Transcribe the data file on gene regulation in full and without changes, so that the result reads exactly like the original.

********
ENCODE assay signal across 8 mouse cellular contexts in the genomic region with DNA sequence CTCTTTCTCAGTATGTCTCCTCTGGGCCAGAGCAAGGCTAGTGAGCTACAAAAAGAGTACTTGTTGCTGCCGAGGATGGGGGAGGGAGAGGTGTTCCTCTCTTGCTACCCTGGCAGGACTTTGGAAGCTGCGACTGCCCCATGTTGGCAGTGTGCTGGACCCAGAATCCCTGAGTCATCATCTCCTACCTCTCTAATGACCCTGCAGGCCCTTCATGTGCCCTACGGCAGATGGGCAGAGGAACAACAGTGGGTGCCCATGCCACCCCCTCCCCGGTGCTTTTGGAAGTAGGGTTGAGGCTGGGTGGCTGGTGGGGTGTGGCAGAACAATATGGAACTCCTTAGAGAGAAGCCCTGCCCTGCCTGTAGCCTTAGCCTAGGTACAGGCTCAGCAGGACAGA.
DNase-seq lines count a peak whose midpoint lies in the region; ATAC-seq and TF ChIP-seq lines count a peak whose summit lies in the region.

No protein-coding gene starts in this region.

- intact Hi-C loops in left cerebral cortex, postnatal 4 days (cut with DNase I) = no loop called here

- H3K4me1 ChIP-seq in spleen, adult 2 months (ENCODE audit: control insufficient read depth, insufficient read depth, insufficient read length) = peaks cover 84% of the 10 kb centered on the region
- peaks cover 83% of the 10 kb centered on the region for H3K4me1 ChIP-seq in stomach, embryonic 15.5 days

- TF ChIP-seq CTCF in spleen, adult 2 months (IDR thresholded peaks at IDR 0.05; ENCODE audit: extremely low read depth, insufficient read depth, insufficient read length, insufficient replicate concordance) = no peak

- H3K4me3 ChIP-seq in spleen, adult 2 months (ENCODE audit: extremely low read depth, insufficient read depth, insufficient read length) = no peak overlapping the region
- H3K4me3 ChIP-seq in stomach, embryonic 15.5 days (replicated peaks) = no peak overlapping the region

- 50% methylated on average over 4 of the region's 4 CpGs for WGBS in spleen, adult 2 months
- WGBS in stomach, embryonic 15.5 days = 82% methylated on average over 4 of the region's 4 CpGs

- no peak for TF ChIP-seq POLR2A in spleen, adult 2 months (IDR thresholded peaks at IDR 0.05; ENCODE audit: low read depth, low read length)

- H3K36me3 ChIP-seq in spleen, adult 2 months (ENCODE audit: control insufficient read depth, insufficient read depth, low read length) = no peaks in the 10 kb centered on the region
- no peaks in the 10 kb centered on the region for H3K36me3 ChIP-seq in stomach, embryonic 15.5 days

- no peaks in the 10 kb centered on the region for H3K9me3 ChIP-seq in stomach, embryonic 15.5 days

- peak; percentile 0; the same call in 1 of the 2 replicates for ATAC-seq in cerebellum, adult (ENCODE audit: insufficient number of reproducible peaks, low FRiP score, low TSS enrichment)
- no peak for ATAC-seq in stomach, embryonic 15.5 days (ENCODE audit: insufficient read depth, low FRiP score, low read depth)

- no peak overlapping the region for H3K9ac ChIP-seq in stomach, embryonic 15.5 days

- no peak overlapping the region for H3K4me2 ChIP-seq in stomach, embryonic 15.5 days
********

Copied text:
ENCODE assay signal across 8 mouse cellular contexts in the genomic region with DNA sequence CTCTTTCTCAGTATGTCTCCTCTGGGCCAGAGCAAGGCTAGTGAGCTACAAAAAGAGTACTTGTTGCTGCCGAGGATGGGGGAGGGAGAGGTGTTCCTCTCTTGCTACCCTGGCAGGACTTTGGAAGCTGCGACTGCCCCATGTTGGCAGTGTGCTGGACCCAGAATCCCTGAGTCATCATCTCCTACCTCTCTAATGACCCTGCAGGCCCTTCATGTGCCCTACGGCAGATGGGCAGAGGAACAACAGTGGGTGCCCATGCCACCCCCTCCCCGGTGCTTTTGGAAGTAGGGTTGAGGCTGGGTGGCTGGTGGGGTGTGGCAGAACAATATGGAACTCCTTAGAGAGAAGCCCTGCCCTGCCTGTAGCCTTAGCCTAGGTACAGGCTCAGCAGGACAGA.
DNase-seq lines count a peak whose midpoint lies in the region; ATAC-seq and TF ChIP-seq lines count a peak whose summit lies in the region.

No protein-coding gene starts in this region.

- intact Hi-C loops in left cerebral cortex, postnatal 4 days (cut with DNase I) = no loop called here

- H3K4me1 ChIP-seq in spleen, adult 2 months (ENCODE audit: control insufficient read depth, insufficient read depth, insufficient read length) = peaks cover 84% of the 10 kb centered on the region
- peaks cover 83% of the 10 kb centered on the region for H3K4me1 ChIP-seq in stomach, embryonic 15.5 days

- TF ChIP-seq CTCF in spleen, adult 2 months (IDR thresholded peaks at IDR 0.05; ENCODE audit: extremely low read depth, insufficient read depth, insufficient read length, insufficient replicate concordance) = no peak

- H3K4me3 ChIP-seq in spleen, adult 2 months (ENCODE audit: extremely low read depth, insufficient read depth, insufficient read length) = no peak overlapping the region
- H3K4me3 ChIP-seq in stomach, embryonic 15.5 days (replicated peaks) = no peak overlapping the region

- 50% methylated on average over 4 of the region's 4 CpGs for WGBS in spleen, adult 2 months
- WGBS in stomach, embryonic 15.5 days = 82% methylated on average over 4 of the region's 4 CpGs

- no peak for TF ChIP-seq POLR2A in spleen, adult 2 months (IDR thresholded peaks at IDR 0.05; ENCODE audit: low read depth, low read length)

- H3K36me3 ChIP-seq in spleen, adult 2 months (ENCODE audit: control insufficient read depth, insufficient read depth, low read length) = no peaks in the 10 kb centered on the region
- no peaks in the 10 kb centered on the region for H3K36me3 ChIP-seq in stomach, embryonic 15.5 days

- no peaks in the 10 kb centered on the region for H3K9me3 ChIP-seq in stomach, embryonic 15.5 days

- peak; percentile 0; the same call in 1 of the 2 replicates for ATAC-seq in cerebellum, adult (ENCODE audit: insufficient number of reproducible peaks, low FRiP score, low TSS enrichment)
- no peak for ATAC-seq in stomach, embryonic 15.5 days (ENCODE audit: insufficient read depth, low FRiP score, low read depth)

- no peak overlapping the region for H3K9ac ChIP-seq in stomach, embryonic 15.5 days

- no peak overlapping the region for H3K4me2 ChIP-seq in stomach, embryonic 15.5 days